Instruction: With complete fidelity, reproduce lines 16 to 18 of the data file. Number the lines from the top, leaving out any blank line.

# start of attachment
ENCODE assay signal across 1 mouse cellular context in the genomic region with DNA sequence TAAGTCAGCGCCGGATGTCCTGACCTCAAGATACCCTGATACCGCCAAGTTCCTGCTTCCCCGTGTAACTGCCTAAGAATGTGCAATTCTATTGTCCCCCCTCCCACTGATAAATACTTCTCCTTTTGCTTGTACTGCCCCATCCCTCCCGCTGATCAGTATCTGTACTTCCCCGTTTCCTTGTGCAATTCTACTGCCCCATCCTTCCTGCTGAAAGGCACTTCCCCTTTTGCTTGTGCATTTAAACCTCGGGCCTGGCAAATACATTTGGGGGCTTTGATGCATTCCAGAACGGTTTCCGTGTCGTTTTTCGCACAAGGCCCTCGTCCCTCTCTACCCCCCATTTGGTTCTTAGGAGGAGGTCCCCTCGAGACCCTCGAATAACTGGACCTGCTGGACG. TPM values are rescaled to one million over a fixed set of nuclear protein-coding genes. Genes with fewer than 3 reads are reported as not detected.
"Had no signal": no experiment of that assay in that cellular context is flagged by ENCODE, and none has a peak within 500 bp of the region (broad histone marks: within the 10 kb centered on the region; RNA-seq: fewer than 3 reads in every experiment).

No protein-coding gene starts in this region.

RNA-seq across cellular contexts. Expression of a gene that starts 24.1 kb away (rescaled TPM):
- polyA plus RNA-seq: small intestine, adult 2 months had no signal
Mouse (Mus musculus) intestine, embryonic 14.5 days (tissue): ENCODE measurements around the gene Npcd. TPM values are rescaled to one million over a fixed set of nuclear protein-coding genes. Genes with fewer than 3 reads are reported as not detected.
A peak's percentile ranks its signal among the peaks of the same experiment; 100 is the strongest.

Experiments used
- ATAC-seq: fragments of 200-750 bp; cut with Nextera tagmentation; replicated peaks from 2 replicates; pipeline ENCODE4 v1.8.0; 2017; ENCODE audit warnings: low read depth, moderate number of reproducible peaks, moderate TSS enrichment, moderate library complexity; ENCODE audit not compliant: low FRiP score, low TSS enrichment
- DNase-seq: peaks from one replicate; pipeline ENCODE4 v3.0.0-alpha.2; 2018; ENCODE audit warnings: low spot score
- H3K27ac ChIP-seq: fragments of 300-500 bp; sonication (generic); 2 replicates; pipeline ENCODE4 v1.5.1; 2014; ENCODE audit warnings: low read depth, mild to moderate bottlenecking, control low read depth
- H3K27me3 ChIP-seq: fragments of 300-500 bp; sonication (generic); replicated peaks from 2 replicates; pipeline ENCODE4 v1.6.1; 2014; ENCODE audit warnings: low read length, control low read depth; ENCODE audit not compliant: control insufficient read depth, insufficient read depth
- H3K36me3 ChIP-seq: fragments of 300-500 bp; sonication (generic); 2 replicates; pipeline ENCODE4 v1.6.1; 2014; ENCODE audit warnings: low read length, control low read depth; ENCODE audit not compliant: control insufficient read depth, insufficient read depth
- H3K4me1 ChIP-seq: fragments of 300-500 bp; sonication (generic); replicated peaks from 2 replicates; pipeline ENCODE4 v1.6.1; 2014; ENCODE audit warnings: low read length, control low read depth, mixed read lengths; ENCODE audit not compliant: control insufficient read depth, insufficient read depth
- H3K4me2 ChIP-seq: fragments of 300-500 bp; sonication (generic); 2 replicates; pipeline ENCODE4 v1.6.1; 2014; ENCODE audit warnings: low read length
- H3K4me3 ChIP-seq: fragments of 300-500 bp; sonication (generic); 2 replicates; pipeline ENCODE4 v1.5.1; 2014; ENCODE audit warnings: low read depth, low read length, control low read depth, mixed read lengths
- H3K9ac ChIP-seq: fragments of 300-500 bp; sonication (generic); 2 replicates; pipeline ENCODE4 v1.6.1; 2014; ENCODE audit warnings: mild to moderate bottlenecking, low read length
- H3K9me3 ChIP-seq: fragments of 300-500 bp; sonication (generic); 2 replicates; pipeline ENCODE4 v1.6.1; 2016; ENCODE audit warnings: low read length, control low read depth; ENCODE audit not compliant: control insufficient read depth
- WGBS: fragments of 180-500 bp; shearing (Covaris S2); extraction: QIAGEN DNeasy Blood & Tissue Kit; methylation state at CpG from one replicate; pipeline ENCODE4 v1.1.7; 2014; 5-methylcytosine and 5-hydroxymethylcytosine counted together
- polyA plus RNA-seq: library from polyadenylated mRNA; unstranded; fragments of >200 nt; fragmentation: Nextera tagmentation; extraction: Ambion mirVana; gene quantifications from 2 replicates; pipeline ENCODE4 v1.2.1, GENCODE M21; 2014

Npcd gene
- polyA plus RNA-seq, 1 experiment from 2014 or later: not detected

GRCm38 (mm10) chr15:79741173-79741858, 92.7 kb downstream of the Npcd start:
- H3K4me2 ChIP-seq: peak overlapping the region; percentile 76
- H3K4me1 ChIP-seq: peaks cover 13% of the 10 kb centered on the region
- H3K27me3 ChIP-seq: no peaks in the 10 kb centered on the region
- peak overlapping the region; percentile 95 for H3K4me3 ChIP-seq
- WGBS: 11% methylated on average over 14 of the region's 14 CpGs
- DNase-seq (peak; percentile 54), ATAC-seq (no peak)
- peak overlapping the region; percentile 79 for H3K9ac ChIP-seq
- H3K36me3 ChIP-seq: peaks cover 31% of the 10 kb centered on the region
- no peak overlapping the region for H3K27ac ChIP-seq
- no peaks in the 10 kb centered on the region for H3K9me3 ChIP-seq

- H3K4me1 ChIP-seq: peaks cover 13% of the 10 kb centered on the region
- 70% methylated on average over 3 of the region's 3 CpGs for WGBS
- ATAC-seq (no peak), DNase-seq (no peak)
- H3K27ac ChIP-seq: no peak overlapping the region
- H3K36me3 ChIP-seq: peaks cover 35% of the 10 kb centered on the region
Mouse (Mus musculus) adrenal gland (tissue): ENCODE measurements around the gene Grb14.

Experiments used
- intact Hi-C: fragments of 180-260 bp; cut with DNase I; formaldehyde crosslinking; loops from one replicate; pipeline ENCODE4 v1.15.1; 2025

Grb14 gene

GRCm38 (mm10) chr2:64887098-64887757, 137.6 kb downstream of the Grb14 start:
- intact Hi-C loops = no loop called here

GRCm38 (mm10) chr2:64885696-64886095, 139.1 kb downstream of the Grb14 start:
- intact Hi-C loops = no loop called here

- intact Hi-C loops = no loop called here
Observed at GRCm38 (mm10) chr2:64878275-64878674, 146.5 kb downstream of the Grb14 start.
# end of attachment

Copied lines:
- H3K4me3 ChIP-seq: fragments of 300-500 bp; sonication (generic); 2 replicates; pipeline ENCODE4 v1.5.1; 2014; ENCODE audit warnings: low read depth, low read length, control low read depth, mixed read lengths
- H3K9ac ChIP-seq: fragments of 300-500 bp; sonication (generic); 2 replicates; pipeline ENCODE4 v1.6.1; 2014; ENCODE audit warnings: mild to moderate bottlenecking, low read length
- H3K9me3 ChIP-seq: fragments of 300-500 bp; sonication (generic); 2 replicates; pipeline ENCODE4 v1.6.1; 2016; ENCODE audit warnings: low read length, control low read depth; ENCODE audit not compliant: control insufficient read depth